Unafraid to ask questions, give answers, or be without answers. Open to everything and anything. Imaginative. Observant. Brave. Connected. Mina is a writer.
She reminded me why I wanted to be a writer. The way she tells her story – in loosely connected vignettes presented as journal entries – is how I began writing when I was a child. I didn’t write cohesive stories. I kept journals. Starting at the age of seven, I wrote what I saw and heard and experienced. I wrote how it made me feel. I wrote what I wondered and supposed and dreamed. Oh, the dreams! The night is such a fertile plain. As Mina said, “Anything seems possible at night when the rest of the world has gone to sleep.”
Even now, decades away from those blissful hours of writing without inhibition in battered notebooks decorated with unicorn stickers, I am still journaling and looking out into the night to wonder and suppose and dream. Though she will soon outgrow it, my daughter still frequently calls me into her room in the pitch of the wee hours to sit on the edge of her bed until she falls back into her own nighttime reveries. No longer the child, I still find my mind wandering out into the dark and down the street or up into the trees, making up stories, asking questions, exploring. It is often during these moments awake under the small, sharp light of the stars that I am stuck by an idea that needs to be pinned upon the page.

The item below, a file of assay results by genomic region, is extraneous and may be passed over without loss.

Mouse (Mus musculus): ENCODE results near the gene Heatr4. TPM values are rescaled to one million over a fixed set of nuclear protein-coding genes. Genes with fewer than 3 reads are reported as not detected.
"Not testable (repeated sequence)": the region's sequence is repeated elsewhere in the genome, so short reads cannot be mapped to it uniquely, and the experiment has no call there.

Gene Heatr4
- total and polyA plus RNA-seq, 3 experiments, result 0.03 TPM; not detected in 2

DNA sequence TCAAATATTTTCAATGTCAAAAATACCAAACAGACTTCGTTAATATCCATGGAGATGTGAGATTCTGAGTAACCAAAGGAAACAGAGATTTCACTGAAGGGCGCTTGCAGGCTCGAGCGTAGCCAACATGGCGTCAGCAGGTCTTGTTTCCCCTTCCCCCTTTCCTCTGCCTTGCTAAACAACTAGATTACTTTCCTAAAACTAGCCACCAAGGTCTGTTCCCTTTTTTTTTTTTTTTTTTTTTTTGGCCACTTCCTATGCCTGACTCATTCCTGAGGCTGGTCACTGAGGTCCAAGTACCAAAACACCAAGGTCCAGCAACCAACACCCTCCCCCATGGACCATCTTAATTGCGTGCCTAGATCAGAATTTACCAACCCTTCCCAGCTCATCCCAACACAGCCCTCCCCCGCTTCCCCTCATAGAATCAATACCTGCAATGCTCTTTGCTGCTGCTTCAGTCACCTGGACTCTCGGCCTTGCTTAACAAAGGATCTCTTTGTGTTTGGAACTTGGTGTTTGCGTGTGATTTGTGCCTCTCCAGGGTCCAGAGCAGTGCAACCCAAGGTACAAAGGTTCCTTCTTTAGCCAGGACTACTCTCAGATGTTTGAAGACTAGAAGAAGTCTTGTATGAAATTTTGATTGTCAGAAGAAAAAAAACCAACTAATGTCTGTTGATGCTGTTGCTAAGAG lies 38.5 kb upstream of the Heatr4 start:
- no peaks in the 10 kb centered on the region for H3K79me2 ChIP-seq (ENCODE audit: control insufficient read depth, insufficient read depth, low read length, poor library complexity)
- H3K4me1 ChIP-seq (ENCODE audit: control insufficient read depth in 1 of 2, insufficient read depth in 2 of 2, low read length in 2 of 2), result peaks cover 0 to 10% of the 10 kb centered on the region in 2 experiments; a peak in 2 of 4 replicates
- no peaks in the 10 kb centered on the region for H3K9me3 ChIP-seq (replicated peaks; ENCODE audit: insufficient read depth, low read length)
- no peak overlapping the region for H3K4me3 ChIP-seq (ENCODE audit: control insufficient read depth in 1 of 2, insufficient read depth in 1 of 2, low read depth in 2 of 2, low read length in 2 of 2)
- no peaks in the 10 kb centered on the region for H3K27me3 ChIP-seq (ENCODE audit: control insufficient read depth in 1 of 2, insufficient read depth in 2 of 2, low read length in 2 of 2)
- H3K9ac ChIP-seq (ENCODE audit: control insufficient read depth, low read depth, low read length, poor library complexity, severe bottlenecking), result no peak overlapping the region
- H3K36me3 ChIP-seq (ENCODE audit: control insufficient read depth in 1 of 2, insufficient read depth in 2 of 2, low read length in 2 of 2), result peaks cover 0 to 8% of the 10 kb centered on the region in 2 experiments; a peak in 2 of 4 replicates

Do you remember what first drew you to writing? Have those waters been muddied with all the technical talk of craft, technique, marketing, and publishing? Clear them. There will be time enough for technical things later. First, create from your heart. Bring that which is only yours into the world and let it take flight in the hearts of others. That is what you do with words. That is what makes it all worthwhile. That is what Mina would do, and what you can do, too. No one is stopping you. You just need to get your feet back on the path – your path. You need to find a book to rescue you – to re-open your writer’s heart. Which book will it be?
Jamie Lee Wallace is a writer who also happens to be a marketer. She helps her Suddenly Marketing clients discover their voice, connect with their audience, and find their marketing groove. She is also a mom, a prolific blogger, and a student of the equestrian arts, voice, and trapeze (not at the same time). Introduce yourself on facebook or twitter. She doesn’t bite … usually.
Image Credit: Alice Popkorn